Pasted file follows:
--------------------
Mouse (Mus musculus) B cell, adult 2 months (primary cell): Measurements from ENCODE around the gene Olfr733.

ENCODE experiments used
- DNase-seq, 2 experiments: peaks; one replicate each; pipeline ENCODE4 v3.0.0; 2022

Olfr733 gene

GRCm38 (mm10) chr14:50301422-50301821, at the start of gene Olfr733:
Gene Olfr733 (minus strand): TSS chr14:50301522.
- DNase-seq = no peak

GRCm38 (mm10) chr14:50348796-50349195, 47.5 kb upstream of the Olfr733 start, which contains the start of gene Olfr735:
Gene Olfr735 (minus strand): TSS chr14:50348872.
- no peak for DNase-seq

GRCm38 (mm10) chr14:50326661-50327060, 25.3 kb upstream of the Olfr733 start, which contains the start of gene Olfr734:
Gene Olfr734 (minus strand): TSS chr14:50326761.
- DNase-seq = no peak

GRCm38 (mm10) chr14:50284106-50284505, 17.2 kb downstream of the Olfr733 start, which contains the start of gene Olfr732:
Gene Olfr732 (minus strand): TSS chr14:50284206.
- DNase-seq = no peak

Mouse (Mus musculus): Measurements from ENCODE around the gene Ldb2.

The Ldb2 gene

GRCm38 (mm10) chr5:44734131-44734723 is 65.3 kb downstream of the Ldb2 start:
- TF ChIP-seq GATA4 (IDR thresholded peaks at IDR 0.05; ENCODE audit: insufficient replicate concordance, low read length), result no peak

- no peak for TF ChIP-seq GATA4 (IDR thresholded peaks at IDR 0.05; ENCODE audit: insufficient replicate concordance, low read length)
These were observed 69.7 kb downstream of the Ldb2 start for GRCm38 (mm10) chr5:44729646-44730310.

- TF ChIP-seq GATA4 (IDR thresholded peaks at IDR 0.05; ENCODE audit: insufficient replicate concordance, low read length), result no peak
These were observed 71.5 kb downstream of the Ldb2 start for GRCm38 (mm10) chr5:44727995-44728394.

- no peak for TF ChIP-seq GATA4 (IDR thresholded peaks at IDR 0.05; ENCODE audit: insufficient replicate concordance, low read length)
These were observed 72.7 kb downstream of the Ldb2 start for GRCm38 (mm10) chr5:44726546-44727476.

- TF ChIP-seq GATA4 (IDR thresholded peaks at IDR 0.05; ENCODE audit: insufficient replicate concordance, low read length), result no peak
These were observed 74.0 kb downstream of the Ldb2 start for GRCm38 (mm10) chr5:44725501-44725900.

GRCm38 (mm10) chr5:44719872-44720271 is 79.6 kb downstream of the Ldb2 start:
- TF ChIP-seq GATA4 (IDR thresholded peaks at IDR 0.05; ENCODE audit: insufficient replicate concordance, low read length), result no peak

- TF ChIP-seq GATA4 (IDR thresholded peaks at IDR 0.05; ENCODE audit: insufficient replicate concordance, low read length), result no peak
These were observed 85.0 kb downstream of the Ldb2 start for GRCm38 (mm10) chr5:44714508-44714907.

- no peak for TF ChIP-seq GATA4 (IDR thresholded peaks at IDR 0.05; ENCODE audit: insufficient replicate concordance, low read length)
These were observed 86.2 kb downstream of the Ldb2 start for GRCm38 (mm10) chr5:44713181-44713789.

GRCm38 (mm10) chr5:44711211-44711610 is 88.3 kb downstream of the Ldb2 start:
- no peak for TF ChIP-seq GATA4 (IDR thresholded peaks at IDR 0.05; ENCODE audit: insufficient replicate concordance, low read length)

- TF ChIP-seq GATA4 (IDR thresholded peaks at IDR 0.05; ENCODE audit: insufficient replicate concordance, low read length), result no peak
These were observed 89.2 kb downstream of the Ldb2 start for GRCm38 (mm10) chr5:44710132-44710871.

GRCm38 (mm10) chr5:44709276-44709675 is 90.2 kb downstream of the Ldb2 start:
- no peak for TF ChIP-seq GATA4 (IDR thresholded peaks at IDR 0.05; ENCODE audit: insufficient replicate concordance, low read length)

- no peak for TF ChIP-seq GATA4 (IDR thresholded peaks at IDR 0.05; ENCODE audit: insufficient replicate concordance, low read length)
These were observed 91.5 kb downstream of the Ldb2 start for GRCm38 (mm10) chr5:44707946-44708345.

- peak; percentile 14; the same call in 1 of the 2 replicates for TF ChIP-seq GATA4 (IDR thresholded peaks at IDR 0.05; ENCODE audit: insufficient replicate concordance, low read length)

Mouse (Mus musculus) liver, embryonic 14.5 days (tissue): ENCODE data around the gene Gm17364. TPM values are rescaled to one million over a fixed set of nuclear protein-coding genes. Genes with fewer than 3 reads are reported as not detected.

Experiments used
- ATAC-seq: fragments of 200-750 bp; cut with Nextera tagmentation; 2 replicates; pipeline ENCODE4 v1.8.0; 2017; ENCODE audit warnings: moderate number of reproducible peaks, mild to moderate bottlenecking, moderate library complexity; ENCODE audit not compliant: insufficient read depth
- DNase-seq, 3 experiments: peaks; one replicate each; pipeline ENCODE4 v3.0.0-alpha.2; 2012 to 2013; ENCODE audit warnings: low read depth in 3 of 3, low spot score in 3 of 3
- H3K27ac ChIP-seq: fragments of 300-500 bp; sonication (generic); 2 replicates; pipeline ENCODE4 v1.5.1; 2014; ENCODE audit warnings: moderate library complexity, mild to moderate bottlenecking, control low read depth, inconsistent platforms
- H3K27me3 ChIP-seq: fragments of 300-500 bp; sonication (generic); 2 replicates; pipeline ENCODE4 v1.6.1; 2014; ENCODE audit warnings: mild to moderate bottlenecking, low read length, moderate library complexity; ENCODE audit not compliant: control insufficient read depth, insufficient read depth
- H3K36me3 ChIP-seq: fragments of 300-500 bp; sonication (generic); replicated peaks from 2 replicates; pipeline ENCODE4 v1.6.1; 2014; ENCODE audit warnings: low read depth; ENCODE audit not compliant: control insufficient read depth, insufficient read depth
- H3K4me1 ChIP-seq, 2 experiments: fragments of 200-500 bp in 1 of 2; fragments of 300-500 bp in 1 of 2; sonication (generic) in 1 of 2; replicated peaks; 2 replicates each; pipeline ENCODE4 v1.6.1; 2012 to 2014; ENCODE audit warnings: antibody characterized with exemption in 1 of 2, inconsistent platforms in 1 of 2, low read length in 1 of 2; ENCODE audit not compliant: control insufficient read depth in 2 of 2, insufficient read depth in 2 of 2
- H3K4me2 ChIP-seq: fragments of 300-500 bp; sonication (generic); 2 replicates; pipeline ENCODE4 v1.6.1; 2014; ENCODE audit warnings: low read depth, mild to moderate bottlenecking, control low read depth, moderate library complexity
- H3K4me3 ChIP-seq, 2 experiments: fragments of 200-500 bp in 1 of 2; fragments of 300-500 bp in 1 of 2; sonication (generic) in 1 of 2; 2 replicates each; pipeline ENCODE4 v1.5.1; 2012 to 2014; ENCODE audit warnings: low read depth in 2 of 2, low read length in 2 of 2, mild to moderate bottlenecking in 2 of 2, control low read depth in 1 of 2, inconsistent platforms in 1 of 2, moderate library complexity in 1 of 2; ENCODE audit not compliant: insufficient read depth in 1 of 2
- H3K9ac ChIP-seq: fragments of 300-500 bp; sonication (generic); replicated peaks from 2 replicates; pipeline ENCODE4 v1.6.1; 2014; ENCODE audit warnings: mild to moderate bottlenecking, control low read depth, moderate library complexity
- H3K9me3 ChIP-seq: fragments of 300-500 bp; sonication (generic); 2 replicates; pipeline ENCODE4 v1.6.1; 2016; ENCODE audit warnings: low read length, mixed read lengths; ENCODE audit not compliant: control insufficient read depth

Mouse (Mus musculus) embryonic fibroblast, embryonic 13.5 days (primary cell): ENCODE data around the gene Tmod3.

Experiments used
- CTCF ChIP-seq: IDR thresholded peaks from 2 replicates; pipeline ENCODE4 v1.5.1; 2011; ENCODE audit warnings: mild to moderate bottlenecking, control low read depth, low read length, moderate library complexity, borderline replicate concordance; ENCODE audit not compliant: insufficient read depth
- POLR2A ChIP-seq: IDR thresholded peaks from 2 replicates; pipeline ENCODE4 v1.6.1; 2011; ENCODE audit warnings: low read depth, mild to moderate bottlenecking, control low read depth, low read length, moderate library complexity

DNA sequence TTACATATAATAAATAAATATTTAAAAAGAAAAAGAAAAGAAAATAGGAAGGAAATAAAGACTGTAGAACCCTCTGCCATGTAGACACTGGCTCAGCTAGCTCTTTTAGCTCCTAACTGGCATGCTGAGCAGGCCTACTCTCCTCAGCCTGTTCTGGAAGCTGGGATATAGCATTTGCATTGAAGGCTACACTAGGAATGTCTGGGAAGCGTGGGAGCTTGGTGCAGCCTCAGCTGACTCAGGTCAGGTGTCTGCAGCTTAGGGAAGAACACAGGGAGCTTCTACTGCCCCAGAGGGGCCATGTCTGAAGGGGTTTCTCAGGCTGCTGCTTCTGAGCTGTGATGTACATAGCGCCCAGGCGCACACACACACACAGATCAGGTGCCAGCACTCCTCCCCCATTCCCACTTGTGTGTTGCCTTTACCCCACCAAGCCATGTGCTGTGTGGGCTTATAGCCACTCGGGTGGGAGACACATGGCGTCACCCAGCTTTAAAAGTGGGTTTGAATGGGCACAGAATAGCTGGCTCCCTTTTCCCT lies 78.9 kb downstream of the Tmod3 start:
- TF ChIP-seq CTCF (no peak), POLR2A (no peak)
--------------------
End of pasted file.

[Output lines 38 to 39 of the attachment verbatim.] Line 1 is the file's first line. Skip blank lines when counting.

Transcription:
These were observed 89.2 kb downstream of the Ldb2 start for GRCm38 (mm10) chr5:44710132-44710871.

GRCm38 (mm10) chr5:44709276-44709675 is 90.2 kb downstream of the Ldb2 start: